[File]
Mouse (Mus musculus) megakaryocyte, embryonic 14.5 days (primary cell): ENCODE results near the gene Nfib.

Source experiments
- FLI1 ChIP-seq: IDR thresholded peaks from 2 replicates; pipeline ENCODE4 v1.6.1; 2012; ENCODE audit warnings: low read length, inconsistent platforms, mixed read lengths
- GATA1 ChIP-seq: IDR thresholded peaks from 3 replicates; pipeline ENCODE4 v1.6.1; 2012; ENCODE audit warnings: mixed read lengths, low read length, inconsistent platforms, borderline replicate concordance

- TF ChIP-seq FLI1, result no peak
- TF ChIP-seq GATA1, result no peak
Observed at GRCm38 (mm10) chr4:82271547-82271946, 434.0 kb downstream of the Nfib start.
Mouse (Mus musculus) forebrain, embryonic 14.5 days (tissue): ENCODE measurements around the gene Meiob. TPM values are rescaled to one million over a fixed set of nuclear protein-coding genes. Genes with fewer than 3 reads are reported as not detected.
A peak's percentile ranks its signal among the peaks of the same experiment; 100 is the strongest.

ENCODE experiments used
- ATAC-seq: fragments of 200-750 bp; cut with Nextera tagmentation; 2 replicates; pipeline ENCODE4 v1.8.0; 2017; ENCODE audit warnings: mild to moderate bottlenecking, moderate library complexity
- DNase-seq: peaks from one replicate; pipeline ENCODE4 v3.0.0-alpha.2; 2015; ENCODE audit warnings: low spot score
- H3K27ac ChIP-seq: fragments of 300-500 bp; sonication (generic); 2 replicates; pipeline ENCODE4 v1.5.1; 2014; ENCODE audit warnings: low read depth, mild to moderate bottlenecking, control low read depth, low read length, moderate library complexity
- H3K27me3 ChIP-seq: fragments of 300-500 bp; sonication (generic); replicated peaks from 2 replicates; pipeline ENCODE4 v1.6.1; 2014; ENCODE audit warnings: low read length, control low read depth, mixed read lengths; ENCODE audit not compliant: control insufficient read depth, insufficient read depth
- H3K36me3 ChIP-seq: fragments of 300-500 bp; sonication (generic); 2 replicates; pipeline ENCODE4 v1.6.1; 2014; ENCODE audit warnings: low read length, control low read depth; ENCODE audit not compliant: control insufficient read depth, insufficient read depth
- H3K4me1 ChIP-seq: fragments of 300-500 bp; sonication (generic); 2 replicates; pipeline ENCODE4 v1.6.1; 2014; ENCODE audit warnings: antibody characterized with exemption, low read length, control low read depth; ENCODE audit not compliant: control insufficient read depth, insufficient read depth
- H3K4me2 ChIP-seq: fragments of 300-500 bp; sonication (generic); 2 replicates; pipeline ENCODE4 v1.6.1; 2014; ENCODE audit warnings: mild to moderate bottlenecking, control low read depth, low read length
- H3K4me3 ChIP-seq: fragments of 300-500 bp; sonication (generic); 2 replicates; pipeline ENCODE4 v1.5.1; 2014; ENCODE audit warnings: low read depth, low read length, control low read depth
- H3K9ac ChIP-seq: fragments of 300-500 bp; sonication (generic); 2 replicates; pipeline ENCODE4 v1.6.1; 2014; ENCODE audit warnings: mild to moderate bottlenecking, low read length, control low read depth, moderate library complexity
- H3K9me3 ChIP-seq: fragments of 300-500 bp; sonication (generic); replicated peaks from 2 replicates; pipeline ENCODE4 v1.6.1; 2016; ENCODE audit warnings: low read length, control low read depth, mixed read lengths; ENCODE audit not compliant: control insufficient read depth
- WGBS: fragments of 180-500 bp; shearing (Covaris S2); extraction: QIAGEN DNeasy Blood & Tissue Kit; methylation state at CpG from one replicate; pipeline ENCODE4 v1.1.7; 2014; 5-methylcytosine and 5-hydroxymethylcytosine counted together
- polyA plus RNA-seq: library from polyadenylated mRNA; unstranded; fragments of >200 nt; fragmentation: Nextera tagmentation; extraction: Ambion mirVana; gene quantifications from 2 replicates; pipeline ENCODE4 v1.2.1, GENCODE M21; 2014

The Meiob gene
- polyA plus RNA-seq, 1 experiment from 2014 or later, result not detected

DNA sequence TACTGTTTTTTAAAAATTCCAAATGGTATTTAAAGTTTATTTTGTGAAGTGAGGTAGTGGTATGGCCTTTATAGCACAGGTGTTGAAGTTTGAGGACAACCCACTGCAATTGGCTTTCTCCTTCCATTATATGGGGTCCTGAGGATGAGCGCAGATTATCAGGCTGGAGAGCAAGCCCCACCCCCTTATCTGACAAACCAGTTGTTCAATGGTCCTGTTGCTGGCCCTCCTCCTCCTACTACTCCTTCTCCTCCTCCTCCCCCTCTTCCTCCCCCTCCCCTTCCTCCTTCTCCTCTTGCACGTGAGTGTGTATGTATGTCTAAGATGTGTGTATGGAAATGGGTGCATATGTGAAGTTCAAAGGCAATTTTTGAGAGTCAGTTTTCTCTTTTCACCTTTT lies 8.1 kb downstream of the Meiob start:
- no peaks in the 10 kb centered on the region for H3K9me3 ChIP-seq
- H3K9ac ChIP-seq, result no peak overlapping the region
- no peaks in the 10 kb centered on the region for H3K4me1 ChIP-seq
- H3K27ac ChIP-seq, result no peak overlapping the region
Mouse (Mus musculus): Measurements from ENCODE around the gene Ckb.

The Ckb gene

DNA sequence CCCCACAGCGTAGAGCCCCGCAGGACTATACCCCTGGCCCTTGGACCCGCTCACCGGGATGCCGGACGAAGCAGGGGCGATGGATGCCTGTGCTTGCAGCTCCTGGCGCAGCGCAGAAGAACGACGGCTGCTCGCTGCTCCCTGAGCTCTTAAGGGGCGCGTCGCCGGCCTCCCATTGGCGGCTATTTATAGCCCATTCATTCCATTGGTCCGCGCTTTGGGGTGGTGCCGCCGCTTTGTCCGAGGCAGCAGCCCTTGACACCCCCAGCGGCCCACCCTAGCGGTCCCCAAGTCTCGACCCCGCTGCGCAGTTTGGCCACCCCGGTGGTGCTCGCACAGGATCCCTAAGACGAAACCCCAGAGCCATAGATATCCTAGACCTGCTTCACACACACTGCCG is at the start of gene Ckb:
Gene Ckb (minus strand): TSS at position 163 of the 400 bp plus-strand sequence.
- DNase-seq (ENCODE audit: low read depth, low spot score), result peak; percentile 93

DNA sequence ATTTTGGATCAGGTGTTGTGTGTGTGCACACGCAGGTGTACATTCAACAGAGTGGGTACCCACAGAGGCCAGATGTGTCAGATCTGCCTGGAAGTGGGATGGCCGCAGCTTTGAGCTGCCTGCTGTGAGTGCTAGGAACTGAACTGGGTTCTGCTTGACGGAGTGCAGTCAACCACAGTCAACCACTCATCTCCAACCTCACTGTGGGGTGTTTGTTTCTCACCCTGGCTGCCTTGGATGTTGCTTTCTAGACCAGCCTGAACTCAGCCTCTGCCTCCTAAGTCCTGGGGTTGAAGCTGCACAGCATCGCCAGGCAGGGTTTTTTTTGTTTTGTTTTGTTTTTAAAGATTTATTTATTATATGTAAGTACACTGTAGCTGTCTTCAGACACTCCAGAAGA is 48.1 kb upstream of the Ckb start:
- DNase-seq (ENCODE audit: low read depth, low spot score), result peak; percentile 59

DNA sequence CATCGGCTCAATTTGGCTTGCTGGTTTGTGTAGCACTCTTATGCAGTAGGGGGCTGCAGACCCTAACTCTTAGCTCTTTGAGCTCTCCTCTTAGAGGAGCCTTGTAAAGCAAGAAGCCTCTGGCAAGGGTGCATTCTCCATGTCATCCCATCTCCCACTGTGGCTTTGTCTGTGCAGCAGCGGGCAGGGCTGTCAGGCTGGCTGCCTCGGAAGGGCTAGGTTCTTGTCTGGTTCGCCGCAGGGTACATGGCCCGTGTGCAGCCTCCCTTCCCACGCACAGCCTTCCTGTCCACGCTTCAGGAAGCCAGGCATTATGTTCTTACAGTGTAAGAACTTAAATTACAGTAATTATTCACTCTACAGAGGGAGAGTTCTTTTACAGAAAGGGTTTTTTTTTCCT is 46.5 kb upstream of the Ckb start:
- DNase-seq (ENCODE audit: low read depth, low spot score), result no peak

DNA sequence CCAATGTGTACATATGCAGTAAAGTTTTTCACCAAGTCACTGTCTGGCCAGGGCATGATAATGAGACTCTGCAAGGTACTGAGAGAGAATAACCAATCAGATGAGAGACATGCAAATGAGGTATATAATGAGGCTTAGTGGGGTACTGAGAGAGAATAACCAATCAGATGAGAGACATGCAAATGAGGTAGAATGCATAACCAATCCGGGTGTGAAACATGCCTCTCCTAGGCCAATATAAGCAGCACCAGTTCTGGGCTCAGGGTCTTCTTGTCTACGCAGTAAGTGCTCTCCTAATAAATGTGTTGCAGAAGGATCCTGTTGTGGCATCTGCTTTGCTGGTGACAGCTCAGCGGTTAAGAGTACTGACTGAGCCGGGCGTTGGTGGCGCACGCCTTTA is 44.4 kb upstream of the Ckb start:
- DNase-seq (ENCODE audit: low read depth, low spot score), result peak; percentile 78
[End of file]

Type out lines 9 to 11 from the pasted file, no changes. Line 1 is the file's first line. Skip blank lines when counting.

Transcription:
A peak's percentile ranks its signal among the peaks of the same experiment; 100 is the strongest.

ENCODE experiments used
- ATAC-seq: fragments of 200-750 bp; cut with Nextera tagmentation; 2 replicates; pipeline ENCODE4 v1.8.0; 2017; ENCODE audit warnings: mild to moderate bottlenecking, moderate library complexity